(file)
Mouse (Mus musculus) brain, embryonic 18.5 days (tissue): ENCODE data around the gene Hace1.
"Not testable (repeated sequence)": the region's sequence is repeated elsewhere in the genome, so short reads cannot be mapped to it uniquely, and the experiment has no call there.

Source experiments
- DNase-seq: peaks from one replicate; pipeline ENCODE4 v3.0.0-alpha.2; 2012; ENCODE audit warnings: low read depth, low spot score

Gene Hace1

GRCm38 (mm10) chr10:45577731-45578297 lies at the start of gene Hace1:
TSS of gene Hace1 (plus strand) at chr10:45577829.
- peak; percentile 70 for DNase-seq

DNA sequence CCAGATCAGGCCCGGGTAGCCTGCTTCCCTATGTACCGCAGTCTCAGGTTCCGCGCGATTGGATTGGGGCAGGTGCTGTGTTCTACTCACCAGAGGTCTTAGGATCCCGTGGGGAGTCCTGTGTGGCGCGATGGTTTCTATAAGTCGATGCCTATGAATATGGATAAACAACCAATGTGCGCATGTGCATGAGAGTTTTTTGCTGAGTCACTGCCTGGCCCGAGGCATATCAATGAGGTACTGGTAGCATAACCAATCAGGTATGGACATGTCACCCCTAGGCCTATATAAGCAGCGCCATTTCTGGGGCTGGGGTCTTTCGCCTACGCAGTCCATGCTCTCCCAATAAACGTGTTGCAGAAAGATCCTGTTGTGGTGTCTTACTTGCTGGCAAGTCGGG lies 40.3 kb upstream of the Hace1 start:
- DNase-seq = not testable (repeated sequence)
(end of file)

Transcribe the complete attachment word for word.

Mouse (Mus musculus) brain, embryonic 18.5 days (tissue): ENCODE data around the gene Hace1.
"Not testable (repeated sequence)": the region's sequence is repeated elsewhere in the genome, so short reads cannot be mapped to it uniquely, and the experiment has no call there.

Source experiments
- DNase-seq: peaks from one replicate; pipeline ENCODE4 v3.0.0-alpha.2; 2012; ENCODE audit warnings: low read depth, low spot score

Gene Hace1

GRCm38 (mm10) chr10:45577731-45578297 lies at the start of gene Hace1:
TSS of gene Hace1 (plus strand) at chr10:45577829.
- peak; percentile 70 for DNase-seq

DNA sequence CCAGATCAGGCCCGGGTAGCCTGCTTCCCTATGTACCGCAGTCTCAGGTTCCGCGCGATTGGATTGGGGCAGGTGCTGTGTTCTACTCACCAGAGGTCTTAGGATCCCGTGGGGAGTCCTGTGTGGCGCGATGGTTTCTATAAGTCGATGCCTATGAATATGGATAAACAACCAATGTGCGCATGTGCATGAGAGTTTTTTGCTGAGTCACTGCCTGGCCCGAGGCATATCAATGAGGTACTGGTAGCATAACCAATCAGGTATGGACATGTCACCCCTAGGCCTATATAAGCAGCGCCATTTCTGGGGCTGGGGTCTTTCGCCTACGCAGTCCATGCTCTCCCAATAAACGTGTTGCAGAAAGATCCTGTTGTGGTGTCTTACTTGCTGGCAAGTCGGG lies 40.3 kb upstream of the Hace1 start:
- DNase-seq = not testable (repeated sequence)